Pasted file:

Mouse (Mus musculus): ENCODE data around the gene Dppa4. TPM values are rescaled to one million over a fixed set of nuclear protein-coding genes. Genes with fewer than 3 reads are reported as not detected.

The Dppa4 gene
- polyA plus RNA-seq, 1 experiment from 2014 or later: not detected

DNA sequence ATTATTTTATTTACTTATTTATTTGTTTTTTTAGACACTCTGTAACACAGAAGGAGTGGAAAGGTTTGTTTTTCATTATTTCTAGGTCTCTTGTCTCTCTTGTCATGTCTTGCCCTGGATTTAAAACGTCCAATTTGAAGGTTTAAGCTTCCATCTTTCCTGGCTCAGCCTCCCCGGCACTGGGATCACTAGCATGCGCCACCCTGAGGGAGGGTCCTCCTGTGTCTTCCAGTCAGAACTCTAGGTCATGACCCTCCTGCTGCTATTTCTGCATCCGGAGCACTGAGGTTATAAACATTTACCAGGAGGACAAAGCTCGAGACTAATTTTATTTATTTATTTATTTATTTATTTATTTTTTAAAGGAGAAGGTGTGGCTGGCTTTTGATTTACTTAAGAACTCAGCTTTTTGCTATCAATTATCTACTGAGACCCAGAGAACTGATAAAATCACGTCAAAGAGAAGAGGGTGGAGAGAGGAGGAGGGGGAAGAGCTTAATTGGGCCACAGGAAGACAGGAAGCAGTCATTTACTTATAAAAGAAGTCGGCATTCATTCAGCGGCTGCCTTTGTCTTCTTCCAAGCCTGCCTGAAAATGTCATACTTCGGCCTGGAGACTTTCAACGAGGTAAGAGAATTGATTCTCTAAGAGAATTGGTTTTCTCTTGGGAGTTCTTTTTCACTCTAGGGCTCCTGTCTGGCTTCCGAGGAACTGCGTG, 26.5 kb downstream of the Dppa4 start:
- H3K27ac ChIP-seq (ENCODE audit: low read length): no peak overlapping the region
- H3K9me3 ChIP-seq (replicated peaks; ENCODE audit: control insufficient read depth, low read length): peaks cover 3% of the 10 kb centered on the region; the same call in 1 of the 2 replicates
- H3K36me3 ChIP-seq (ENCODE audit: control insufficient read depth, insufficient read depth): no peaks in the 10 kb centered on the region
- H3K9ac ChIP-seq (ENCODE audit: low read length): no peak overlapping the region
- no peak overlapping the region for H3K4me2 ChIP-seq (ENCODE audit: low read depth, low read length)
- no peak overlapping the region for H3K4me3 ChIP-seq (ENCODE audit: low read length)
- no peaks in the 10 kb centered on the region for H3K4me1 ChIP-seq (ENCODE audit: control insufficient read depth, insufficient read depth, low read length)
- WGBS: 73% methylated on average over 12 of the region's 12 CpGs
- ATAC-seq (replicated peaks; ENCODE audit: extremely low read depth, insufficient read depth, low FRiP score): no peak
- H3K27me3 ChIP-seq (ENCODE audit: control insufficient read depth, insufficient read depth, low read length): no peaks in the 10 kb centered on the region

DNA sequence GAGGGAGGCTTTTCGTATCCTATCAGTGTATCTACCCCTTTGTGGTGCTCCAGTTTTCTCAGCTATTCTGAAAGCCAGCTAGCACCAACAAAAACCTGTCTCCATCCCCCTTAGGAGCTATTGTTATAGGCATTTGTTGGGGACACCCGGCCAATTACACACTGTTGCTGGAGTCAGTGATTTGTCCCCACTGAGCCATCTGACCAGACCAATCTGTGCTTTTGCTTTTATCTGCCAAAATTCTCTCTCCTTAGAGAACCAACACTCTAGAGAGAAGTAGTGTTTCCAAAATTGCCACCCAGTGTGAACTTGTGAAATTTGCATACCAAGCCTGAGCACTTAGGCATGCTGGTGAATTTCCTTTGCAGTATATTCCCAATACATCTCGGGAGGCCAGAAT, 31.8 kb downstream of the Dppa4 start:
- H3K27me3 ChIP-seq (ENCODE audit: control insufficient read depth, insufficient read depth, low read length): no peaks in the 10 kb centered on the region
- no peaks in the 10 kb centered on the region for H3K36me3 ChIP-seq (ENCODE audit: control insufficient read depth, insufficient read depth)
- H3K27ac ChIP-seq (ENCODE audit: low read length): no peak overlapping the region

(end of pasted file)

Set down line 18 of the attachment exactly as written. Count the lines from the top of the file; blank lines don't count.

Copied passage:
- H3K27ac ChIP-seq (ENCODE audit: low read length): no peak overlapping the region